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  • Writer's pictureBen Piper

2 Auctions – Update on Tactics

I mentioned in my last blog that I attended 2 local auctions on the weekend of 15-16 February 2020. In this blog I just wanted to mention a few things about auction tactics in the light of what I saw at these auctions.

$500 raises

In both auctions there was a bidder who adopted an almost identical tactic. When each auction got to the stage where the auctioneer was prepared to accept bids of $500, each of these bidders met every bid with a bid of $500. In the case of the 2nd auction, the bidder placed his $500 bids almost before the bid he was responding to had been made. He made at least 10 or so of these bids, and made them whether he was responding to knockout bids or bids of $500. He gave the impression that he was intent on winning the auction by topping any other bid that was made by the minimum bid amount, regardless of how many other bids were made. Unfortunately for him, however, when he hit what must have been his limit, there were still a couple of other bidders who were still going.

In the case of the 1st auction, the constant $500 bidder won the auction, although he had made his bids in a much more sporadic fashion.

A few observations

Higher limits beat tactics every time

Auction tactics are not the be all and end all of auctions – as the 2nd auction shows, even though the $500 bidder executed his tactics perfectly, he did not manage to psych out at least 2 other bidders. Those 2 bidders did not seem to be following any pre-conceived bidding plan – in fact they were all over the place in how they placed their bids.

The winning bidder won because she kept bidding until she was the last bidder, regardless of what anyone else did. She won because the limit she had set for herself trumped the limits set by all the other bidders, and because she bid to that limit (or at least until all of the other bidders had reached their limits). As I say in my book, winning auctions is not rocket science.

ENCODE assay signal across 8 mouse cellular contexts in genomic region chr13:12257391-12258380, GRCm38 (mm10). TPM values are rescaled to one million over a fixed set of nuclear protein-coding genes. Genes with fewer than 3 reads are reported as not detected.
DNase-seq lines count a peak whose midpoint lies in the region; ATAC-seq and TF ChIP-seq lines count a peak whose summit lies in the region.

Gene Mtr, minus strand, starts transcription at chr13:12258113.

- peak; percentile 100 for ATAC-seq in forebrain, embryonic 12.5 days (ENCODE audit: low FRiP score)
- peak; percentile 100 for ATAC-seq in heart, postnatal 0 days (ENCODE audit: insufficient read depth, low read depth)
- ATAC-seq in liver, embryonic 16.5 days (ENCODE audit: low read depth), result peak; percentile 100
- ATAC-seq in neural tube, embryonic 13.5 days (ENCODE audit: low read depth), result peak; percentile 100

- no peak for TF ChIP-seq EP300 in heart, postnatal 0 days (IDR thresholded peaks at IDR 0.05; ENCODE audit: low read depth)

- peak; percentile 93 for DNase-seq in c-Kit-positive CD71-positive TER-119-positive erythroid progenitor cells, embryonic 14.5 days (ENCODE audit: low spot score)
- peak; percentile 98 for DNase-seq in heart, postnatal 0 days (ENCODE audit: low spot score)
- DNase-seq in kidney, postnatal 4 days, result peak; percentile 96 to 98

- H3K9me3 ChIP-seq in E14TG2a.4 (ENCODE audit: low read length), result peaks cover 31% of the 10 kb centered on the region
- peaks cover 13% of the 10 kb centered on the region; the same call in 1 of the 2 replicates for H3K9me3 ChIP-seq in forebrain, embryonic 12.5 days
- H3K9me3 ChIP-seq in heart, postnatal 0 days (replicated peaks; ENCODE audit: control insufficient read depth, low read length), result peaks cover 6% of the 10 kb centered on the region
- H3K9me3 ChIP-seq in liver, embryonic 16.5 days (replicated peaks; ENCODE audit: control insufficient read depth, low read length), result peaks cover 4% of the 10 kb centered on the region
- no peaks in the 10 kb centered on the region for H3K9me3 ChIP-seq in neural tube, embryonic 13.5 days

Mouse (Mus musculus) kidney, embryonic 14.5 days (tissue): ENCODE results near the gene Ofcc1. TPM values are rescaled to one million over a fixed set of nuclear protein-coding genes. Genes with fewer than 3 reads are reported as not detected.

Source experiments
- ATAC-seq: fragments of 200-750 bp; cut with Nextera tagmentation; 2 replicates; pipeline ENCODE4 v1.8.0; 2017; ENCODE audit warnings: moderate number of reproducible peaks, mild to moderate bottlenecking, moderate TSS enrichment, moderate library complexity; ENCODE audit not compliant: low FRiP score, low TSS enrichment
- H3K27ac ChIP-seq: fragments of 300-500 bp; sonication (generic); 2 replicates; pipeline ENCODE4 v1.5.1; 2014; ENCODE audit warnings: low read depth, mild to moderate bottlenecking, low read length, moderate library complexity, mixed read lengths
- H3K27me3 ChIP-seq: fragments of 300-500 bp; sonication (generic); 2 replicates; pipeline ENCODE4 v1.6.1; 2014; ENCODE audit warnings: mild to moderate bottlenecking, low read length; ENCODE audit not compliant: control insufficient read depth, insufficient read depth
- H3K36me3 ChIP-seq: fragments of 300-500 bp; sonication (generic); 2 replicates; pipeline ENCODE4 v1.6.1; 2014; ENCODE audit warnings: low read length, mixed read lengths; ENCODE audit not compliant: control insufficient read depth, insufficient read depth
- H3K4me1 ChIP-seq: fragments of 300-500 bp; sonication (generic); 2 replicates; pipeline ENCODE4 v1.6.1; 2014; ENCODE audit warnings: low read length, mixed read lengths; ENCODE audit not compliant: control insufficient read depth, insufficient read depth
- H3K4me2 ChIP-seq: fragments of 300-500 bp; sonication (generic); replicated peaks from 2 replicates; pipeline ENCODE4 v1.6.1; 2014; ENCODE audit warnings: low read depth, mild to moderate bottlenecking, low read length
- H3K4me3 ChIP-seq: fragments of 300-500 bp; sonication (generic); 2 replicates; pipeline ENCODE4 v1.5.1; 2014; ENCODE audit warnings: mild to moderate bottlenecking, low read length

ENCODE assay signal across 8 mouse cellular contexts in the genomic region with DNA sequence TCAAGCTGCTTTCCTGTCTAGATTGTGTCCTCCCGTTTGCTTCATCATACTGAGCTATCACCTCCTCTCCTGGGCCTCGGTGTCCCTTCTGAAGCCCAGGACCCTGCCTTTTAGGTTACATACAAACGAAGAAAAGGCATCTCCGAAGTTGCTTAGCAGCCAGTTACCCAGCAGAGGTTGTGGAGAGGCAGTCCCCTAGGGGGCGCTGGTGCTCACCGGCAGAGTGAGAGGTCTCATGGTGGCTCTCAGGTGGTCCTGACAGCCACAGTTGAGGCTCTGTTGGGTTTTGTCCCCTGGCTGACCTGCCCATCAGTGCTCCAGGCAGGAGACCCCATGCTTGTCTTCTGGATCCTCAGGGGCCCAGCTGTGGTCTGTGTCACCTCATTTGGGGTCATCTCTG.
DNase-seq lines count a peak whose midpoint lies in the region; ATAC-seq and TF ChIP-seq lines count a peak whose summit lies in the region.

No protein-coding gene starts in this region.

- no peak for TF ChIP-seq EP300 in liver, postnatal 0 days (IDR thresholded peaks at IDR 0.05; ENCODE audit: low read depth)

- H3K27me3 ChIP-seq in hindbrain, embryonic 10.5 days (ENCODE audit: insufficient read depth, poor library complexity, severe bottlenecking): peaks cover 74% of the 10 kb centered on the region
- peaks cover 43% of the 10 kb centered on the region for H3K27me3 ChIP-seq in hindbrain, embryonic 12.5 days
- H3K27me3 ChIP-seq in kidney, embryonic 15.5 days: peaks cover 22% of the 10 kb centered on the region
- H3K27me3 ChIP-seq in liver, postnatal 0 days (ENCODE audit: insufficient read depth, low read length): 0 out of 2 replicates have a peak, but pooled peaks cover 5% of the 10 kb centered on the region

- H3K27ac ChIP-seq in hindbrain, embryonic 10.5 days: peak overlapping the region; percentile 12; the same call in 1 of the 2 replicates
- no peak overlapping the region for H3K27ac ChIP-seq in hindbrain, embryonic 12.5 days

This also highlights another thing that I say in my book: the single most important thing in an auction is the amount of your limit. That is why you should pay very close attention to the factors that I discuss at length in Chapter 6 of my book in working out what that limit should be.

Knock-out bids

Readers of my book will be aware that I do not have a high opinion of knock-out bids. (Reminder: A knock out bid is a bid for a rise that is considerably higher than the rise that was bid immediately before the knock out bid was made.) In both auctions bidders attempted knock out bids at various points. In doing that they were very much encouraged by the auctioneer in each case. Neither auction was won by a knock-out bid. Both auctions were won on a rise of $500. My opinion concerning knock-out bids remains unchanged.

At least the knock-out bids helped to move both auctions along a bit faster.

Come-in-at-the-end approach

In both auctions it was clear that several bidders attempted the come-in-at-the-end approach to bidding. This is not an approach that I recommend in my book.

In both cases those bidders were forced to place a number of bids, and in neither auction was such a bidder the winning bidder. In both cases the winning bidder came into the auction fairly early.

So, in summary, although ultimately there was not much of interest to report in terms of tactics from the 2 auctions I attended, it is good to get confirmation every once in a while that the earth is still turning in the way most of us expect it to turn.

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